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Saturday, 8 February 2014

Twitter as a professional development tool

I am a tweeter! I only tweet however in my role as a teacher, mine is a professional as oppose to a personal account. That's not to say that occasionally a tweet will be about something I am watching such as The Voice or Elementary but on the whole my tweets relate to my day job, my role as a teacher. 

I have been teaching for 16 years and on the whole still enjoy my job. I have always seen it as a vocation. But this is something which in our present climate that is challenged constantly. 

Despite being one of the more mature teachers I keep reviewing my practice and my teaching toolbox is constantly evolving. I refer to myself as a pragmatic teacher because I will gve anything a go. 

Twitter has, alongside Pinterest provided me with a huge range of ideas, resources, educational research and contact with people from all over the world. It or should I say they have opened up my world giving me access to a huge staff room full of diverse interesting and often like minded people. 

I have delivered staff training on both Twitter and Pinterest and also blog regularly something which was actually inspired by some of the wonderful blogs I follow on Twitter. 

I believe my practice as a teacher is enriched due to my online contacts. However, and it is a big however Twitter does have its dark side. 

We all know and hear regularly about how we must teach our own children and our pupils about safe surfing and use of social media. The same though needs to be said of anyone using social media. I think as professionals we know and understand the etiquette of Twitter and if we don't initially it becomes clear the more you use it. But it is not the etiquette that is or can be the problem. 

The first area to be aware of comes from those we follow. In order for Twitter to be effective professionally you need to build a bank of people to follow. These people will provide you with lots of advice, tips, information etc. They are invaluable! These people are by definition hugely successful otherwise we wouldn't want to follow them but you must proceed with caution. 

Picture the scene - it is a cold, wet morning in October, you have had problems with a parent the day before, the childrens behaviour is challenging and you are about to have a lesson observation with pressure to deliver 'Outstanding' against an ever changing list of criteria. You unwittingly seek solace in Twitter, you come across those hugely successful people. Does it help? Maybe but the likelihood is probably not. In that state of mind all you see is how good they are and how crap you are. It adds to your low self esteem, you question yourself, doubt your own abilities. We and probably they have all been there but at that moment you can't see that.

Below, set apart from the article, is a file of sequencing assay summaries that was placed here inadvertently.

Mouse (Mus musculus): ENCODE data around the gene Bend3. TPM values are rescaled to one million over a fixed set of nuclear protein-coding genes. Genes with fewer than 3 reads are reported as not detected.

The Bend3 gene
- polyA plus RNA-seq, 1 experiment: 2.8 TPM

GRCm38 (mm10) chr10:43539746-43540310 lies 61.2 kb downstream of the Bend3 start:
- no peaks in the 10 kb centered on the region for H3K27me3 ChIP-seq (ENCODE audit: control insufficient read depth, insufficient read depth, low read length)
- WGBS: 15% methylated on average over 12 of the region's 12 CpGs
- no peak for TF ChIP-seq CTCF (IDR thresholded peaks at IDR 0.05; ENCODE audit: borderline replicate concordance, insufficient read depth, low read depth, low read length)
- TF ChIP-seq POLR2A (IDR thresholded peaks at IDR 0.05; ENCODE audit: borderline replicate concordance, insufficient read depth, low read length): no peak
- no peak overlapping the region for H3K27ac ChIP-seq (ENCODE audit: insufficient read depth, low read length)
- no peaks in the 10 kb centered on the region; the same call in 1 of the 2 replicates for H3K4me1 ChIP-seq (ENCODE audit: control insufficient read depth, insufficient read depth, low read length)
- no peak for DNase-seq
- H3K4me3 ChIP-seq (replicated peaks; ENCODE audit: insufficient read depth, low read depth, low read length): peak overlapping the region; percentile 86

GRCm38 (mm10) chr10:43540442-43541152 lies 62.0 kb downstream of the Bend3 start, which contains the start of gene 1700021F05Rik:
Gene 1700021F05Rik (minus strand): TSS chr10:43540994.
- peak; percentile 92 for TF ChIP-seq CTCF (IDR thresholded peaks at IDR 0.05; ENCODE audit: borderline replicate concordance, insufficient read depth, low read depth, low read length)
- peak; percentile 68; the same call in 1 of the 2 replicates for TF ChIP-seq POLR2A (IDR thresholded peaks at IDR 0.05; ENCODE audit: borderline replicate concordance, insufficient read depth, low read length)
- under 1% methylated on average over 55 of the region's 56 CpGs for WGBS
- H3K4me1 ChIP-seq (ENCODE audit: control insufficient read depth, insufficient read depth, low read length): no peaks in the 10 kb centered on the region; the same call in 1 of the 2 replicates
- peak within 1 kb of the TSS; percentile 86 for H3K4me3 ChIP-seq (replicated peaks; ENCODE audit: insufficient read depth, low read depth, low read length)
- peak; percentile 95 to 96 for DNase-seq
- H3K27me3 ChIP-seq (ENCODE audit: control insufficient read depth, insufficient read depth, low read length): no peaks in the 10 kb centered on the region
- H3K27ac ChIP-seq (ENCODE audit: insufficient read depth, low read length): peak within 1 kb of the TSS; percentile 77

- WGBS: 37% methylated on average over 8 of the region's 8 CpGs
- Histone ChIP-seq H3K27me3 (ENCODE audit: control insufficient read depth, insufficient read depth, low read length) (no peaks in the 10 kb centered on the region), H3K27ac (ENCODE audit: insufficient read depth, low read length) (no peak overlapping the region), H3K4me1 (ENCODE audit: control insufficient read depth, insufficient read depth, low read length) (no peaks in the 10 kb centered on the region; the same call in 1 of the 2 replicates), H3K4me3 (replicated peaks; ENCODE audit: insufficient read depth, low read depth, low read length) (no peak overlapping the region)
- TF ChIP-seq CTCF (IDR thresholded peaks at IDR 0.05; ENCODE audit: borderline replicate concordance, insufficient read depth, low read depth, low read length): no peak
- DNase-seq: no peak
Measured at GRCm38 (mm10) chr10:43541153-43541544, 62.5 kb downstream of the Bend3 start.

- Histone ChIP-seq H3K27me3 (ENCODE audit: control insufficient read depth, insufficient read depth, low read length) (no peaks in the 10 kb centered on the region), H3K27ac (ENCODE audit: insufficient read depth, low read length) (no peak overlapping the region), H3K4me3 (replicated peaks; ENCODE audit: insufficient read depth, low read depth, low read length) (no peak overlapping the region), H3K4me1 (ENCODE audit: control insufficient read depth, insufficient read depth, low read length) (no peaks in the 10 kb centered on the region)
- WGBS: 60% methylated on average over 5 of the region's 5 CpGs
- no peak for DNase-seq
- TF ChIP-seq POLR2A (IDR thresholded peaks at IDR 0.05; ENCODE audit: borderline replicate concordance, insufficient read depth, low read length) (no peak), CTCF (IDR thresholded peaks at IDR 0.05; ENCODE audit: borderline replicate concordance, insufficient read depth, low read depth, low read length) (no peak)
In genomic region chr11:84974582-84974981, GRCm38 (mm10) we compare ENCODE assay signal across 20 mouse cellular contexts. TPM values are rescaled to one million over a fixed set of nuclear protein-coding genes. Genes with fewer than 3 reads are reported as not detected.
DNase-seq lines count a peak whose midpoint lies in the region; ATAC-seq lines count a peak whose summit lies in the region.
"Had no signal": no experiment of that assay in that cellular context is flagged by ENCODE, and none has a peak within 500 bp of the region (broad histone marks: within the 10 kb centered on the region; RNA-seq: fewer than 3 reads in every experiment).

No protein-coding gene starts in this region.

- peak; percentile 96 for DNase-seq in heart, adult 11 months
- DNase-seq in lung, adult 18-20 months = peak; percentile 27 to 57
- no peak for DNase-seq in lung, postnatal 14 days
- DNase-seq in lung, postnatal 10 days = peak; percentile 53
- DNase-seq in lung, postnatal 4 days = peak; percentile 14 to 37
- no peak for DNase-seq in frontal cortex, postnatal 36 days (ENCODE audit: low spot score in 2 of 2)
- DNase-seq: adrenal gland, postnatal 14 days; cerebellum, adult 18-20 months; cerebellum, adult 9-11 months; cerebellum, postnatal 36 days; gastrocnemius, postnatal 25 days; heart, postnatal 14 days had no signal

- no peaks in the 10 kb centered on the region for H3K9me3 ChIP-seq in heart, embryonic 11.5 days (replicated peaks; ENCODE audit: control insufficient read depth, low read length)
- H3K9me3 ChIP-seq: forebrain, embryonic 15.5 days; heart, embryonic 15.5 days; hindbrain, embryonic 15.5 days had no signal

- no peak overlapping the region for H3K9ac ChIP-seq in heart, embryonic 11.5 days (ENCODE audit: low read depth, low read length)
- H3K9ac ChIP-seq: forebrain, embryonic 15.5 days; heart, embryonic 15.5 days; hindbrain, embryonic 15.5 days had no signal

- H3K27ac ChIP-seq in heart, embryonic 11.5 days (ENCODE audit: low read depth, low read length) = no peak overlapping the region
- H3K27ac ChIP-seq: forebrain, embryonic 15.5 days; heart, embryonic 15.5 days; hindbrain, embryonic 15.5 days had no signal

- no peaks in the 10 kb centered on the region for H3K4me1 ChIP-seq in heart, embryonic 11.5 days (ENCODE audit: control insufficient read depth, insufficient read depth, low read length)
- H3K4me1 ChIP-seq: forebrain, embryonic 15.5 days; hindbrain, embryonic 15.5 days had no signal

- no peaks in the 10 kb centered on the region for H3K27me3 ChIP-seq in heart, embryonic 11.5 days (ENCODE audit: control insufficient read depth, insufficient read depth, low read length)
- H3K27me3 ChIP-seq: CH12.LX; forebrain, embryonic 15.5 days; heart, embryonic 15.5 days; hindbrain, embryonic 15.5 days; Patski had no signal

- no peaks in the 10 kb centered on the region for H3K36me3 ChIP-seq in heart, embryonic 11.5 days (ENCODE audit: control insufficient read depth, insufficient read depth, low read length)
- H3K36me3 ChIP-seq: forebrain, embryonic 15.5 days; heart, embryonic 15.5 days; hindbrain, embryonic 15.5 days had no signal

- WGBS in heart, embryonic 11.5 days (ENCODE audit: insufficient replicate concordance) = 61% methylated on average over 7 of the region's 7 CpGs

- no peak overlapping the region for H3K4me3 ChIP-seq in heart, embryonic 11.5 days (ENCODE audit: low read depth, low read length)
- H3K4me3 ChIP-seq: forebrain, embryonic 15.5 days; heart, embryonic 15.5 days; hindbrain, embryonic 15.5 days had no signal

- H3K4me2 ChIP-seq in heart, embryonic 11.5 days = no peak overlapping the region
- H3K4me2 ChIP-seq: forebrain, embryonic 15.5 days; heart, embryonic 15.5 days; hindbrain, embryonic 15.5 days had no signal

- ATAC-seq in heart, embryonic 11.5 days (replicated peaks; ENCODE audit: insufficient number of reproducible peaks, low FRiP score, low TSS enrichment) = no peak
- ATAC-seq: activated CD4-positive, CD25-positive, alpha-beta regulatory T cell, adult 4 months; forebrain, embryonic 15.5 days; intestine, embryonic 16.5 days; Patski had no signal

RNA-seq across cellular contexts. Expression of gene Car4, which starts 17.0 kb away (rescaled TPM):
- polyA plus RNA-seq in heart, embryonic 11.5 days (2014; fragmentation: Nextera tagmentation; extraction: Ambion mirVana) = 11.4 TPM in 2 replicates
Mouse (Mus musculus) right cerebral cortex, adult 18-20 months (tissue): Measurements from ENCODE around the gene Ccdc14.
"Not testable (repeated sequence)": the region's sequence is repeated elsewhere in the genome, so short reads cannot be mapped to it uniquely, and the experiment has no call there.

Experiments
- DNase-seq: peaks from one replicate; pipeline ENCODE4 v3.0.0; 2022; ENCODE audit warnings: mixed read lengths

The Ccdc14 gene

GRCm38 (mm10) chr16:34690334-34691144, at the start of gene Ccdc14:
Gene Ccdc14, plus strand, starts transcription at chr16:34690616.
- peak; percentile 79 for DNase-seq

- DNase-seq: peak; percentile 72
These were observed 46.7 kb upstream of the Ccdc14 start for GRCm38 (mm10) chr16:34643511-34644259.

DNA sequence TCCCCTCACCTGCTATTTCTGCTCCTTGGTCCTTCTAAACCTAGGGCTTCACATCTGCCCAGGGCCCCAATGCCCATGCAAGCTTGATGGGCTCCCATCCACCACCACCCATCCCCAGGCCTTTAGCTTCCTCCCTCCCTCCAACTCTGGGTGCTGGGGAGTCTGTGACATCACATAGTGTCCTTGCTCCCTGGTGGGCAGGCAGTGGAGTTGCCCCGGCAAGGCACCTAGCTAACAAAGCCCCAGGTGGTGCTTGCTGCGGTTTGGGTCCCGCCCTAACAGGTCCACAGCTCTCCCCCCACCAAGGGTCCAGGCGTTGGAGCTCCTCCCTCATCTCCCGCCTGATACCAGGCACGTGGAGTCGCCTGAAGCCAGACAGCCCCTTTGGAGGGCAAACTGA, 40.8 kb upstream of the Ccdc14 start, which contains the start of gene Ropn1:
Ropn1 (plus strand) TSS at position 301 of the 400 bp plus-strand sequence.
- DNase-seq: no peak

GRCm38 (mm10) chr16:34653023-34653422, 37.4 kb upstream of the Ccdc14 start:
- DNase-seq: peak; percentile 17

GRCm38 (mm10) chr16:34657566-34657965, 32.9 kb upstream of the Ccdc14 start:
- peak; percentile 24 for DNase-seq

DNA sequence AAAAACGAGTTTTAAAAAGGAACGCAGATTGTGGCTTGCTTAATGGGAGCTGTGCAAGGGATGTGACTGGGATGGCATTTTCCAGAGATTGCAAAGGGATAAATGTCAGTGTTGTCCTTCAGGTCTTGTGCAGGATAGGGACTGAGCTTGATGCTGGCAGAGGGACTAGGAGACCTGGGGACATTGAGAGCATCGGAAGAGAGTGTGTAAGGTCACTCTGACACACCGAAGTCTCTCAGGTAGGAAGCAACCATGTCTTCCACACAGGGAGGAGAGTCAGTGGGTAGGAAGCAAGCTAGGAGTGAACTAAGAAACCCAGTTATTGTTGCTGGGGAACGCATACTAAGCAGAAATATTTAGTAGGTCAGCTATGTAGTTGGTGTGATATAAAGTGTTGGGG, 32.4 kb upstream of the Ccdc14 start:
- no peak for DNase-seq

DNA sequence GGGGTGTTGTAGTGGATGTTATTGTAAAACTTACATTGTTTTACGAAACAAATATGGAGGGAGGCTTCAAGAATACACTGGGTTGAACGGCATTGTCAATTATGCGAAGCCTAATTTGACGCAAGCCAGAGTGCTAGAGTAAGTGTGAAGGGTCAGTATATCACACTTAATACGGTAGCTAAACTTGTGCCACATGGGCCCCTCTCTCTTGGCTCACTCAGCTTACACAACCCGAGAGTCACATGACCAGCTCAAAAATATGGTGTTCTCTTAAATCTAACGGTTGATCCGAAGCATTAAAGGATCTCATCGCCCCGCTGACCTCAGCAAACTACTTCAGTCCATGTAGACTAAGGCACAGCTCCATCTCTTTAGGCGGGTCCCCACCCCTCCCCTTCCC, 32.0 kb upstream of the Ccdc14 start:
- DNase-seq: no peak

The next area in which we need to proceed with caution comes from the 'Twitter cliques' and trust me they do exist. It is similar to the playground parent  clique or the clique church even your own staff room cliques. On Twitter they reply only to each other's tweets, they send personal tweets to each other rather than direct messages and you rarely get invited to join their little group. This can be deflating, you tweet away thinking at some stage they will acknowledge what you have to say but you get no reply at all not even a retweet or favourite. The only way to get them to acknowledge your Twitter presence is to disagree with something they say and then boy do they pounce! 

These things may seem trivial but I do know teachers who have been put off Twitter as a result of one or both of these things. So the only way to deal with it is to be aware if it. You need to know when to back away, to leave it for a few days and go back. 

I will continue to preach the use of Twitter for professional development but will also make those that use it professionally aware of its benefits and it's drawbacks. This is because without Twitter we cannot create that professional digital footprint that potential new employers seek. But perhaps more importantly without it we lose a huge professional development tool.